When it comes to your small business, you must put out products and services that your consumers will both desire and need.  If you are a book store, you are competing now with a multitude of electronic devices that allow convenience and often free books online.  So how do you compete with this consumer desire to read the latest novels, but has a need to save time and money?  The key is in offering something that an e-reader cannot, such as book clubs and groups, a 30 day money back guarantee (think about this one, how many actually buy something and return it, even if they do not like it!), have a nice reading room, etc.  If you are an independent mechanic, how do you compete with the consumer behavior of taking it to the chains and dealers? Again, you must differentiate yourself from them, and the other independents. Have an online presence, do maintenance workshops, offer discounts for local residents, and offer courtesy transportation within say 5 or 10 miles of your location.  The consumers desire is often to do business locally, but out of time or knowledge of what and who can assist locally, they go to the chain store and dealers.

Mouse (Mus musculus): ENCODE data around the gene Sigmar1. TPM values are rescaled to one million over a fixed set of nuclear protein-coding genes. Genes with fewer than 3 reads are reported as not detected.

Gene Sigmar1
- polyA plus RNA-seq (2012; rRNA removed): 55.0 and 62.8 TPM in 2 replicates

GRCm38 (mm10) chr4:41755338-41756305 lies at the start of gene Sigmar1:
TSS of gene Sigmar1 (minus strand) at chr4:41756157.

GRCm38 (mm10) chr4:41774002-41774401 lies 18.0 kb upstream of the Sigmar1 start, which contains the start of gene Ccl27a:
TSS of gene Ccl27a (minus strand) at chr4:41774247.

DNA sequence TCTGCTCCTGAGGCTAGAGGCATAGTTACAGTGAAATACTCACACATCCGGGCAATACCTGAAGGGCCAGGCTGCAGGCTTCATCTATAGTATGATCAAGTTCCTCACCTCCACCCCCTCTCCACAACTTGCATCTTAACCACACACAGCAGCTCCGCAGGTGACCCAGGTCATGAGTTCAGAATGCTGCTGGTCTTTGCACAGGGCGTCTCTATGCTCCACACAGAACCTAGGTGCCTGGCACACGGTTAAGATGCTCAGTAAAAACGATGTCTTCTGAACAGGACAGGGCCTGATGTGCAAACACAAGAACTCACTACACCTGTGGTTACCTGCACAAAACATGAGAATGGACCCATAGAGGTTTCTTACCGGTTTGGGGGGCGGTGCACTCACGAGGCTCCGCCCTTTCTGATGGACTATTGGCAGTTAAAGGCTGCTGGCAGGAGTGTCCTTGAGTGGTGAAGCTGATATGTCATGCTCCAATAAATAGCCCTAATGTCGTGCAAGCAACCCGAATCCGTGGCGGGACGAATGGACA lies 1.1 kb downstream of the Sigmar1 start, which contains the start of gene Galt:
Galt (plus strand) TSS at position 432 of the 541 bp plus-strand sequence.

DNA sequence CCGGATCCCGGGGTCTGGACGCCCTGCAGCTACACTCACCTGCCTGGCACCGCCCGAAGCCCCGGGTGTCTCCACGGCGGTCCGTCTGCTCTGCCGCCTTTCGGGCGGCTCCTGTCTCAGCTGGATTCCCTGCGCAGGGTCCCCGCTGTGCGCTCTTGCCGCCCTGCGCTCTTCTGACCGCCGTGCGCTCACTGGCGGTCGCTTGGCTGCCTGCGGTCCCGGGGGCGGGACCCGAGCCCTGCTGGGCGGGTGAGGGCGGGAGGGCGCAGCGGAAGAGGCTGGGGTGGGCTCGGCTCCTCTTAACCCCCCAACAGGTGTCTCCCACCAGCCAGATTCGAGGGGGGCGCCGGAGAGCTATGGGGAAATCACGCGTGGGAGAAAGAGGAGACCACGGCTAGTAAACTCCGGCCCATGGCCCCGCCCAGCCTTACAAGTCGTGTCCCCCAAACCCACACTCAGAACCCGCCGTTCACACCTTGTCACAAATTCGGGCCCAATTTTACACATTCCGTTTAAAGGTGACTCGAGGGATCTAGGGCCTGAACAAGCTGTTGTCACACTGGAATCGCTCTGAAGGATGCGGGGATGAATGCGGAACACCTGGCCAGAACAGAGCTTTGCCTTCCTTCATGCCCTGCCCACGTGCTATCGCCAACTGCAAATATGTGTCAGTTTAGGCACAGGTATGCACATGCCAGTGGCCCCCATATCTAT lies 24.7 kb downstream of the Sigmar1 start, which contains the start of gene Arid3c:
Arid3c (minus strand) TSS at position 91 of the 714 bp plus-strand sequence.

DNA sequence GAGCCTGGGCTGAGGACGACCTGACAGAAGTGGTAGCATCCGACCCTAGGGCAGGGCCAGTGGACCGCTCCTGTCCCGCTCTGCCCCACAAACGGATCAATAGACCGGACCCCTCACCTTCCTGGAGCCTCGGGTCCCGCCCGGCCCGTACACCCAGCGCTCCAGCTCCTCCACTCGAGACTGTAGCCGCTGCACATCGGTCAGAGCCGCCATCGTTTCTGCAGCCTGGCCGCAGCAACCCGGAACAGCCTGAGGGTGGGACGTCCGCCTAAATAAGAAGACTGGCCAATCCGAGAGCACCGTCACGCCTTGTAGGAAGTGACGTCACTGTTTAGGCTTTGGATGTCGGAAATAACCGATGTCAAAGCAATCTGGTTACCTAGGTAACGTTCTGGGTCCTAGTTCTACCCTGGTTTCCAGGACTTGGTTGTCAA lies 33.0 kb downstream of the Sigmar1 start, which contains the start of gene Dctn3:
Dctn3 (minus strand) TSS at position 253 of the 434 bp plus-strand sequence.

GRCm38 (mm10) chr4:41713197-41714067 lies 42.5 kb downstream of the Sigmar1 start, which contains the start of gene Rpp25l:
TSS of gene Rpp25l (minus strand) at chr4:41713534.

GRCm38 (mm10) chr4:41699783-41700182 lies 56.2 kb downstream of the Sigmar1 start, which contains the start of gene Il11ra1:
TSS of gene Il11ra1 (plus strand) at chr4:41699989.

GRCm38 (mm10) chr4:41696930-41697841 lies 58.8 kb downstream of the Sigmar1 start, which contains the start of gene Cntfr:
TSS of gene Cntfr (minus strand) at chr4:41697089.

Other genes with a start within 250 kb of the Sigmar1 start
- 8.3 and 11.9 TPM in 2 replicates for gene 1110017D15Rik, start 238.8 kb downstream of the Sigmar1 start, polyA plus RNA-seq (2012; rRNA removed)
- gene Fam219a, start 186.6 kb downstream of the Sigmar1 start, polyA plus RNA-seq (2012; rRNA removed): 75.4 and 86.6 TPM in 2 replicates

Capture the Consumer